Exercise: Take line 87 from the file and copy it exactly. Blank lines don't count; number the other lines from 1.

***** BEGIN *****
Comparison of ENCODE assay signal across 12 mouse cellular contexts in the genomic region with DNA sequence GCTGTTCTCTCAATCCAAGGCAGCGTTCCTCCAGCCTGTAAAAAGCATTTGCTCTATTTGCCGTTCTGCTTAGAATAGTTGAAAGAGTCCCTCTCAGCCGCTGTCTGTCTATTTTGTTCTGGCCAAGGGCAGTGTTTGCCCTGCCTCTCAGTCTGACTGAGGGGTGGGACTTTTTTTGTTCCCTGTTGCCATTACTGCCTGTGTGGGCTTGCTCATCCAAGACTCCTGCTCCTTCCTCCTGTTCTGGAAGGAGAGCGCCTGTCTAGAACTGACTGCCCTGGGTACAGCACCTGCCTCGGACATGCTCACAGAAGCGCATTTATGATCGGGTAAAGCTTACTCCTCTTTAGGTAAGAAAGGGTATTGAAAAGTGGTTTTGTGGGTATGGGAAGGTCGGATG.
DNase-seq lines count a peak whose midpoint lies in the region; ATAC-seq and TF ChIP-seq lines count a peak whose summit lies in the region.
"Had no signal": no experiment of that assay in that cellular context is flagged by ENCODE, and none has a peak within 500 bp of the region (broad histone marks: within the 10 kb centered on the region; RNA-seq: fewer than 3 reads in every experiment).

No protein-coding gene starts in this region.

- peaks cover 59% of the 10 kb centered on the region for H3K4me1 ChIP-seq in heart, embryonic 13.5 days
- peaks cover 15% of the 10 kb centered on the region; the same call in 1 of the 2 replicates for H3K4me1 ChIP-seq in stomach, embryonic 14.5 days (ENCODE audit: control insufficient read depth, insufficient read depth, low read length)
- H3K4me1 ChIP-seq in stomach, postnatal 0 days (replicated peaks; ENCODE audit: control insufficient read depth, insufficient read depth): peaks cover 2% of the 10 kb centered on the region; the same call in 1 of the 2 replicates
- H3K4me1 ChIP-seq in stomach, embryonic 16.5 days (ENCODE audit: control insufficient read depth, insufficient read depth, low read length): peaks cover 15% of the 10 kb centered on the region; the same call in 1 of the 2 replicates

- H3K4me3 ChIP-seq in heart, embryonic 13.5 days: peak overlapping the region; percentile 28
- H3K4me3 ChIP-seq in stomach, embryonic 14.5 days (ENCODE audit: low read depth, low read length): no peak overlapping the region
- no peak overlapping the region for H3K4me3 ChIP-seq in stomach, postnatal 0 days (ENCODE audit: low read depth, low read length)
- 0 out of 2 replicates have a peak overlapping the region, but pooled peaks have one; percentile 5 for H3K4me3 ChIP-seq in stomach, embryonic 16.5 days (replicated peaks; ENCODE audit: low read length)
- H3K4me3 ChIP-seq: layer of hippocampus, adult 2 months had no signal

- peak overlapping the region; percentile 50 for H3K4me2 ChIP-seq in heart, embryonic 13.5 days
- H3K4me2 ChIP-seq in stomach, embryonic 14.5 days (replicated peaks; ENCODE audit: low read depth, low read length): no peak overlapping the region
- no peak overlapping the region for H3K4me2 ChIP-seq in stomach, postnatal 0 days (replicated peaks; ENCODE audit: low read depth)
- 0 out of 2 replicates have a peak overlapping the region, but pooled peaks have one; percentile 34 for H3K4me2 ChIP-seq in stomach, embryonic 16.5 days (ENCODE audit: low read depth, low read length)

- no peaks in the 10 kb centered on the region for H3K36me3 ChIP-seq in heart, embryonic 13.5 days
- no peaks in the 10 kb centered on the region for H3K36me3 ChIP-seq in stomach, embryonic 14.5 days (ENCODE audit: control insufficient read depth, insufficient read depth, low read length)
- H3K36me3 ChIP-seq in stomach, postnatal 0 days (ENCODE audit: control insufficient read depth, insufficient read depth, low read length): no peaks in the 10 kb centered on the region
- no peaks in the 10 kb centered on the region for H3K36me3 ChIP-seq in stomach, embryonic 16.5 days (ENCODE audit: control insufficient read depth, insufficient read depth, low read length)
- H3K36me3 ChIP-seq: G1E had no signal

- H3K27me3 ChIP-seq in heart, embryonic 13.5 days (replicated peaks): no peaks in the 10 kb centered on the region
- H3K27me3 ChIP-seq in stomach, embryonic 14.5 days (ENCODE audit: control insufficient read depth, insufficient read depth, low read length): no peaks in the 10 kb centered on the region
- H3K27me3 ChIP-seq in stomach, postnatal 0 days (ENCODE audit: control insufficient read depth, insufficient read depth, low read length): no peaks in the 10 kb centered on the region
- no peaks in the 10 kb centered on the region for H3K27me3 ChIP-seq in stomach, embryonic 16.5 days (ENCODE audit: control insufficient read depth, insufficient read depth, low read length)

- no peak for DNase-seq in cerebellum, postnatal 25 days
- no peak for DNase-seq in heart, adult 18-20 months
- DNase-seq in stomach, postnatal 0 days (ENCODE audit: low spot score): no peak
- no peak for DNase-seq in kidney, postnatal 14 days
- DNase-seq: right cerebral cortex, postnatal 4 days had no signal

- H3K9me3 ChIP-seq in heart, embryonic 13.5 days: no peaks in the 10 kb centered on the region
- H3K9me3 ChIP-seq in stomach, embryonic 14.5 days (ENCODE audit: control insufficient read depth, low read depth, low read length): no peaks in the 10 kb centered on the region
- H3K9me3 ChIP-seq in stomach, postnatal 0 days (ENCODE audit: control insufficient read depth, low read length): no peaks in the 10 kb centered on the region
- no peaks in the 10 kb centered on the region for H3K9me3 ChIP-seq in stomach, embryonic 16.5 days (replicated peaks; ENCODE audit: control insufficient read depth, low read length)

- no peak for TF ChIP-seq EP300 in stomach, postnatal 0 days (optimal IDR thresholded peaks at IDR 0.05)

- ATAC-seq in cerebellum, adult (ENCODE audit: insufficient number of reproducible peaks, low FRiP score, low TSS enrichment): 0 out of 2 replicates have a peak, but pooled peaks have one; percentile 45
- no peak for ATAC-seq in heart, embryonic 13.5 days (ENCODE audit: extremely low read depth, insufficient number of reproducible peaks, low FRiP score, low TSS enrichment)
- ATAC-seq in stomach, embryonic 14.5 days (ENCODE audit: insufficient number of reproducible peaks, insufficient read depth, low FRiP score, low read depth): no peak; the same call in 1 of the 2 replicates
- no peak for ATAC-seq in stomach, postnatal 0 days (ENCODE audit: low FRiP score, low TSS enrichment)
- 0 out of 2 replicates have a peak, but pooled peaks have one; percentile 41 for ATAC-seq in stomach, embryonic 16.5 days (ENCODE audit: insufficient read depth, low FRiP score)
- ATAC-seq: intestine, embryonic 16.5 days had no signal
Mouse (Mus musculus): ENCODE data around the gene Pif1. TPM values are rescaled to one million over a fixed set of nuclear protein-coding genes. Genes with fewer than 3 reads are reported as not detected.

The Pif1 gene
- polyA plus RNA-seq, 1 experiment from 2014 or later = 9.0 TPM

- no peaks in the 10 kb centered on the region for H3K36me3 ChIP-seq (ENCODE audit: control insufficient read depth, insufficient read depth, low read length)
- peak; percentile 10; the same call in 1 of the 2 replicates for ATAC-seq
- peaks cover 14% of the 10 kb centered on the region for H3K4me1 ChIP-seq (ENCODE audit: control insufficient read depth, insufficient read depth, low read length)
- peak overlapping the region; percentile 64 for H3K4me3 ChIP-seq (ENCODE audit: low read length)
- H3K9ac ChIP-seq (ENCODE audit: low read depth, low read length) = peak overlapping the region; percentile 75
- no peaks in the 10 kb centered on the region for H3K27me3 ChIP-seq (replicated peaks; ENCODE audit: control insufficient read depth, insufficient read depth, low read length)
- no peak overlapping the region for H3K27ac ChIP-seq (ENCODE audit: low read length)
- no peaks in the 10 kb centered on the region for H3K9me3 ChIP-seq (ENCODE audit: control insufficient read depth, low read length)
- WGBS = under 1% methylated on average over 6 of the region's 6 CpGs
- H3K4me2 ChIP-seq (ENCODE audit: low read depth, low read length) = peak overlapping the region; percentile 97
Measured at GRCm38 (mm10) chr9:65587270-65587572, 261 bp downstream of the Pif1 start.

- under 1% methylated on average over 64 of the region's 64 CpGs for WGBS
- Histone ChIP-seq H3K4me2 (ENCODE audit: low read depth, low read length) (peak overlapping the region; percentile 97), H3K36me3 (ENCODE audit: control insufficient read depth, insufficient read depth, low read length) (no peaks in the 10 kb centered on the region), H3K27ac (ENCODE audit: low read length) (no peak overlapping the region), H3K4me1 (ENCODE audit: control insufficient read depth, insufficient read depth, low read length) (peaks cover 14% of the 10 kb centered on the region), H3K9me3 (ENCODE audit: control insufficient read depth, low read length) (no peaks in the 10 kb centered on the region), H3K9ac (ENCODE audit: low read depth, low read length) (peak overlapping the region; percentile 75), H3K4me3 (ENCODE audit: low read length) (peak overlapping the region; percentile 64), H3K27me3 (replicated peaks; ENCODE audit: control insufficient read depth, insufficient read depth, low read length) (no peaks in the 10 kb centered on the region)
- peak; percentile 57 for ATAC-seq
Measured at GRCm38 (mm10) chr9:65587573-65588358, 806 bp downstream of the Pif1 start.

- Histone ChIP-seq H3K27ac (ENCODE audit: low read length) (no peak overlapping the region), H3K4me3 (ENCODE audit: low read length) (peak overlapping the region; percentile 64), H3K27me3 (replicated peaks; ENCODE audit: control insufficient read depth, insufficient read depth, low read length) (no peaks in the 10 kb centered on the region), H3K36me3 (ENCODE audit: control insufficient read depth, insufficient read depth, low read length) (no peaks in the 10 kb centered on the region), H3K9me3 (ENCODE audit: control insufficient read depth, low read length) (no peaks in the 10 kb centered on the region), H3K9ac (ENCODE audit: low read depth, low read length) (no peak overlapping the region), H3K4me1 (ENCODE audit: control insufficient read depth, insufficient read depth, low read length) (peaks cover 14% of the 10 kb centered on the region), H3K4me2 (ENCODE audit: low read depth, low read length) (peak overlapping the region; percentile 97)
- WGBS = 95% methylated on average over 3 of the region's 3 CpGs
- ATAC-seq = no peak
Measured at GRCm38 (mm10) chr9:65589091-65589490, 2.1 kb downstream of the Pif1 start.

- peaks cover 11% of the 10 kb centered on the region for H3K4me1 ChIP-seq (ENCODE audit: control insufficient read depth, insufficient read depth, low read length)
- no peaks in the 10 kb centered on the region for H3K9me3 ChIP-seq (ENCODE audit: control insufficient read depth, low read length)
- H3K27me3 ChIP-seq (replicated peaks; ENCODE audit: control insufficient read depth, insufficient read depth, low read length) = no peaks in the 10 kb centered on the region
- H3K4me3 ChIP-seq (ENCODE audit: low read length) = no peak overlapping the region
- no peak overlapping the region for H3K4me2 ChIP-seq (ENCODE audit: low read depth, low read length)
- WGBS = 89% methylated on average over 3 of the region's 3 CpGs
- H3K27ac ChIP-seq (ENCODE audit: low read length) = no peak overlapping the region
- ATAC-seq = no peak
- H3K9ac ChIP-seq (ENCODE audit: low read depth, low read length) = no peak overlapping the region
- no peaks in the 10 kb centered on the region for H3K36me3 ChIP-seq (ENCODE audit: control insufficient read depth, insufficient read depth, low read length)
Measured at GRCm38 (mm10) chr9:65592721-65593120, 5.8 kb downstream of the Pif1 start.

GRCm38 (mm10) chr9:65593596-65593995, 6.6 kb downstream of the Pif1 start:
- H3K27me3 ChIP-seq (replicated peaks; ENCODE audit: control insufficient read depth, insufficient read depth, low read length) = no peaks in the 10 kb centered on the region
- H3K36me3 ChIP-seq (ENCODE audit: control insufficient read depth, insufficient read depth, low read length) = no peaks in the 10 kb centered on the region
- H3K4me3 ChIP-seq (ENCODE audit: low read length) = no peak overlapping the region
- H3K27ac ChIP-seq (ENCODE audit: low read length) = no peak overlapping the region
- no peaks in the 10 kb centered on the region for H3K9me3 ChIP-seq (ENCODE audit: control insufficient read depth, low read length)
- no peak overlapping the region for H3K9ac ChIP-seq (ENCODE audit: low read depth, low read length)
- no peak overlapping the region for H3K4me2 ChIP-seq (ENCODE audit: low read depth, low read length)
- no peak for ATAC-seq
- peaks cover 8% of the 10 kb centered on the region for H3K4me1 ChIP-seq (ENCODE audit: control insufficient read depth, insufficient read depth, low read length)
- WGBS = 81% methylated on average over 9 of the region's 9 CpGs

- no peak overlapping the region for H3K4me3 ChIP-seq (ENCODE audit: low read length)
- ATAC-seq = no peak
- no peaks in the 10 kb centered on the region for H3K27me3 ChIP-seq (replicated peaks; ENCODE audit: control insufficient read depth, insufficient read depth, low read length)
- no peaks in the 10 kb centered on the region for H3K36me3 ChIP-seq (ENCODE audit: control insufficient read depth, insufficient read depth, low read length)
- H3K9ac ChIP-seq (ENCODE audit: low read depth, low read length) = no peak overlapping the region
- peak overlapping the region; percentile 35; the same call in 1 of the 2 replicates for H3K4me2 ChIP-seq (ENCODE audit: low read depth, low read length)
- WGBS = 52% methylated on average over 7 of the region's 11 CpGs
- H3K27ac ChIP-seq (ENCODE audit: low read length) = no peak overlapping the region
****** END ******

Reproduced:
- no peak overlapping the region for H3K4me3 ChIP-seq (ENCODE audit: low read length)